Considering the measure for sparkliness, both PHF 0.2 and 0.5 peak at pavilion 41° and PHF 0.8 peaks at 40° with 0.5 max > 0.8 max>0.2 max. Again the sparkliness increases for all the preferred pavilion angle. The measure of fire gives a less confused result than the differential chroma: all PHFs peak at a 41° pavilion with the PHF 0.815 per cent greater than PHF 0.5.
As the normal practice is to keep the pavilion angle between 39° and 42°, and as it is possible to gain a higher yield from a piece of rough diamond with a lower pavilion angle, the shallow pavilion style is often encountered. For a pavilion 39°, PHF 0.5 still shows more sparkliness than either PHF 0.2 and 0.8. However, the fire factor of PHF 0.8 is 45 per cent higher than PHF 0.5. Thus the effect of the economics of production is acceptable to the current fashion.
The effect of varying the table spread
Let us now consider the other current fashion, that of polishing the table to up to 65 per cent of the total spread, bearing in mind that the 'ideal' table diameter is 50-55 per cent of total diameter, and that the earlier preference with the old mine style was for 40 per cent table spreads. Recall also that Elbe has produced a design for a brilliant that has a pavilion angle outside the range 39°-42°, and that several other authors have also produced designs with un-orthodox proportions and facet arrangements. The programme was used to investigate pavilion angles of from 37° to 55°, virtually the angle of the octahedral face, a typical 'habit' for rough diamond, the PHF being held at 0.5. The results are presented in figures 14-19.
Discussion of the effect of changing the table spread
The brilliance falls off with increasing table spread, exhibiting progressively two sets of peaks centred on pavilion angles of 41°-43° and 51°-53°. Again, the simpler measures of sparkliness and fire are confused, both having many peak values in the pavilion angle 37°-55°. The results for the two statistical measures of brilliance and fire are again less confused. The double peak seen for the brilliance appears again for the sparkliness. The 40, 50 and 0 per cent table designs peak at pavilion angle 41°, the 70 per cent design at pavilion 45°, the second set of peak values occurring at pavilion 51° for the 60 and 70 per cent tables and 53° for the 40 and 50 per cent tables.
In terms of fire, the 40 and 50 per cent tables still peak at a 41° pavilion angle. While the 60 and 70 per cent tables are falling at 41° pavilion, being lower by 50 per cent over the preferred pavilion range 39-42°, the position is reversed, these table spreads having, at 39°, a value higher by 55 per cent than the 50 and 40 per cent table spreads.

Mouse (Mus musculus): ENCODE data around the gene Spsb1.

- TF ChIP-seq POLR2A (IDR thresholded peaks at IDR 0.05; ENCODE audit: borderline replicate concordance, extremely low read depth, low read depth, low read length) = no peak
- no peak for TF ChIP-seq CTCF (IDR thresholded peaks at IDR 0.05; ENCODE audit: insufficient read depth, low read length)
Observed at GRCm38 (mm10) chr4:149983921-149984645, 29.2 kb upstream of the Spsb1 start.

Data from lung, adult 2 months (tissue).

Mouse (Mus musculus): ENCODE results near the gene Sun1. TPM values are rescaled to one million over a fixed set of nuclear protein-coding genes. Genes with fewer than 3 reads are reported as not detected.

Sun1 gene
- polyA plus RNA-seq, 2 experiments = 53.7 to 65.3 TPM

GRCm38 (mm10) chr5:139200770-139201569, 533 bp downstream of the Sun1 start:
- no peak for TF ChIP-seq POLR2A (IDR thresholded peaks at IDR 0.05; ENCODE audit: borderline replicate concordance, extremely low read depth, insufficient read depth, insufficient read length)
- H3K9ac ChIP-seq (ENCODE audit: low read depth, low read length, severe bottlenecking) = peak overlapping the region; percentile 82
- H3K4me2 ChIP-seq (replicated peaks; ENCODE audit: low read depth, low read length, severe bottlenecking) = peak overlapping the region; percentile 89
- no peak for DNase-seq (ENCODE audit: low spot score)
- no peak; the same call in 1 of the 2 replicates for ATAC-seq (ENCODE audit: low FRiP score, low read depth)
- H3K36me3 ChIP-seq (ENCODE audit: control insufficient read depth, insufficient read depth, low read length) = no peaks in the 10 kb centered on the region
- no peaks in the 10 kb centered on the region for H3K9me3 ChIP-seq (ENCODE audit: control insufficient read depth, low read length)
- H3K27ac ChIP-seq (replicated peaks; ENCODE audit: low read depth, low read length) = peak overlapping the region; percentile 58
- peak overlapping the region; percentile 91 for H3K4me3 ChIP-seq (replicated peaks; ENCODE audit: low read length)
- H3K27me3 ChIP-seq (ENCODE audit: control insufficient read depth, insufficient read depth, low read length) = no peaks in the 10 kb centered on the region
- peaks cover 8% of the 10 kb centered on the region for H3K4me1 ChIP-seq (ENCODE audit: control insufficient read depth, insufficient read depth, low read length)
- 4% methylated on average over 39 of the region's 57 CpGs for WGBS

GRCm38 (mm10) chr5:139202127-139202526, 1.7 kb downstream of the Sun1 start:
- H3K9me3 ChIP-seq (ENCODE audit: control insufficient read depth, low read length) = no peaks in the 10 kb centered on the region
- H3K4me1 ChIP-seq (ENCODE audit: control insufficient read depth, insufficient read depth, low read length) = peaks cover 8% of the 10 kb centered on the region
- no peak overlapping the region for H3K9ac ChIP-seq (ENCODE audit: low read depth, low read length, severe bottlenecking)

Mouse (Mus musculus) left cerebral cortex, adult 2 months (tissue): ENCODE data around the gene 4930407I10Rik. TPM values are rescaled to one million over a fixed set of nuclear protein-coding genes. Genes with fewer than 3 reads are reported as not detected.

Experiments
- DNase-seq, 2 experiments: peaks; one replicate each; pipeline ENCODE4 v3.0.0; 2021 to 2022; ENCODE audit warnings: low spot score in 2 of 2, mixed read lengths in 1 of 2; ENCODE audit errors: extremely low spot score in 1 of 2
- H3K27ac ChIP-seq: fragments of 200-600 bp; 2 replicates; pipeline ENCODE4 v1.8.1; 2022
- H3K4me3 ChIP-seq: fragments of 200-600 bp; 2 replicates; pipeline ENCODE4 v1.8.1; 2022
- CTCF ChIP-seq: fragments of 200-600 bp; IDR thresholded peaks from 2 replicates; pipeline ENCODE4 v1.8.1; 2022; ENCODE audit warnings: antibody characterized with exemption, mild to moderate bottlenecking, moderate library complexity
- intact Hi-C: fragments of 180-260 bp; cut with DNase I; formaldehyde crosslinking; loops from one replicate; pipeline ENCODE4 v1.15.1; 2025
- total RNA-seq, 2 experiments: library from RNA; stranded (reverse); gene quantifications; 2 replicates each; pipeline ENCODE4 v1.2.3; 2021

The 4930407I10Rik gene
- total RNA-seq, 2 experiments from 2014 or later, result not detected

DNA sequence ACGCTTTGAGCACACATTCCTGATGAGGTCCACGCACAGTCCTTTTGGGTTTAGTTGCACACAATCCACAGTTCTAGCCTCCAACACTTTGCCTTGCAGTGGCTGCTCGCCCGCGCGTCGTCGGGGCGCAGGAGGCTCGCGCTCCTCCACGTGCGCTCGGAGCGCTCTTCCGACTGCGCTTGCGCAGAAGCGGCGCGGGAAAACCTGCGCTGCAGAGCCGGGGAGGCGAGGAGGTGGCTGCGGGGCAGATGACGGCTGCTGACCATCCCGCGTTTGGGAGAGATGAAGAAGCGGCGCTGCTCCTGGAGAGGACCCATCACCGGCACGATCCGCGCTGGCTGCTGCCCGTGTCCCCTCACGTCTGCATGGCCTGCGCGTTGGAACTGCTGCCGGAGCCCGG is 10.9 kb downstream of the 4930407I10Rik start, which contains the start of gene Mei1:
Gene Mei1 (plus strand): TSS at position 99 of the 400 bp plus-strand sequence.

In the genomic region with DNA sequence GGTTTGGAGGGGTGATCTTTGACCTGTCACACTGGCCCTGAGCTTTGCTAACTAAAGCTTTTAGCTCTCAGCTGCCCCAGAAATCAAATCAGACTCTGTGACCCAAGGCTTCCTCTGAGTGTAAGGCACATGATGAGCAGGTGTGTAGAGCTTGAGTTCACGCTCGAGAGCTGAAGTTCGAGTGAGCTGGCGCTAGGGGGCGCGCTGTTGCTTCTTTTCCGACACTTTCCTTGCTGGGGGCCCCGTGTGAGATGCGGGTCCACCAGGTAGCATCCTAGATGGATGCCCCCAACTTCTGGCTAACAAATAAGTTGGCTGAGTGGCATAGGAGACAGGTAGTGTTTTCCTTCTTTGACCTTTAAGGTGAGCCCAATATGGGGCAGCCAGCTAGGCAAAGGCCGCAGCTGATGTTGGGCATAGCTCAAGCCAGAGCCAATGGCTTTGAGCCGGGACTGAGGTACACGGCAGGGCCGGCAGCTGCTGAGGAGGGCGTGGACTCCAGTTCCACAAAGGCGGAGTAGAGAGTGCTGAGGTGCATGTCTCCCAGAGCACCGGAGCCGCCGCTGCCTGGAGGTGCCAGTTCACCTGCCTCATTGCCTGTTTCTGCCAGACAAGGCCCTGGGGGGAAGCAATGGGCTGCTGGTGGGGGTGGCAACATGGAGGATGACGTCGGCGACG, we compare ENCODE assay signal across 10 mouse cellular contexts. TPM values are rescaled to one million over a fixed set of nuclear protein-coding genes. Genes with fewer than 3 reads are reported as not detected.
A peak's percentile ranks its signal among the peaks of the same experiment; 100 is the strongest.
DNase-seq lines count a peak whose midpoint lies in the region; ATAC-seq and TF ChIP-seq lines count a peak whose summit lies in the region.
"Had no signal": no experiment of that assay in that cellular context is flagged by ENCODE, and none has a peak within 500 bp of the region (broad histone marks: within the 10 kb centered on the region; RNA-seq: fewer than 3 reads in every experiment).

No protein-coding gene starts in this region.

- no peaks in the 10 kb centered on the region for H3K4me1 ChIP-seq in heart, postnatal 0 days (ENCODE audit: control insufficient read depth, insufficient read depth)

We can invoke the previous argument that 39° pavilions are as acceptable as 41° pavilions, and that the lower sparkliness can be compensated by an increased chromatic effect without detriment to the stone's optical goodness; the modern practice of large tables and long pavilion halves can then be accounted for in some measure by economic expediency influencing a caprice (more fire, less sparkle) of fashion, another popular belief being that a stone with a larger table looks bigger for the same diameter.
The statistical measures for sparkliness and fire confirm the traditional ideal proportions are correct; they also help to reconcile the differences between the sets of ideal proportions by showing the increase in sparkliness and loss in fire for the PHF 0.5 41° pavilion against the PHF 0.8 39° pavilion. This helps to establish a scale of optical goodness but no definite conclusion can yet be drawn as to how much greater sparkliness is valued above fire, or vice versa. It is, however, tentatively suggested that brilliance and sparkliness are the two most important factors.
A proposed new cut
The multiple peaks in the sparkliness and fire factors lead to the conclusion that the traditional design for the round brilliant cut diamond is not the only solution. It is proposed that a design with a table spread of between 40 and 50 per cent, crown height of 15 per cent of the total spread, a pavilion angle of 53° and pavilion half-factor of 0.5 would look as attractive, if not more so, than a stone of similar diameter in the traditional preferred proportions.
I would like to thank Professor W.T. Welford for his encouragement during the course of the project and useful discussions concerning this paper. I am also indebted to the Diamond Trading Company (Pty) Ltd. for supporting the project, and their Executive Committee for permission to publish this paper.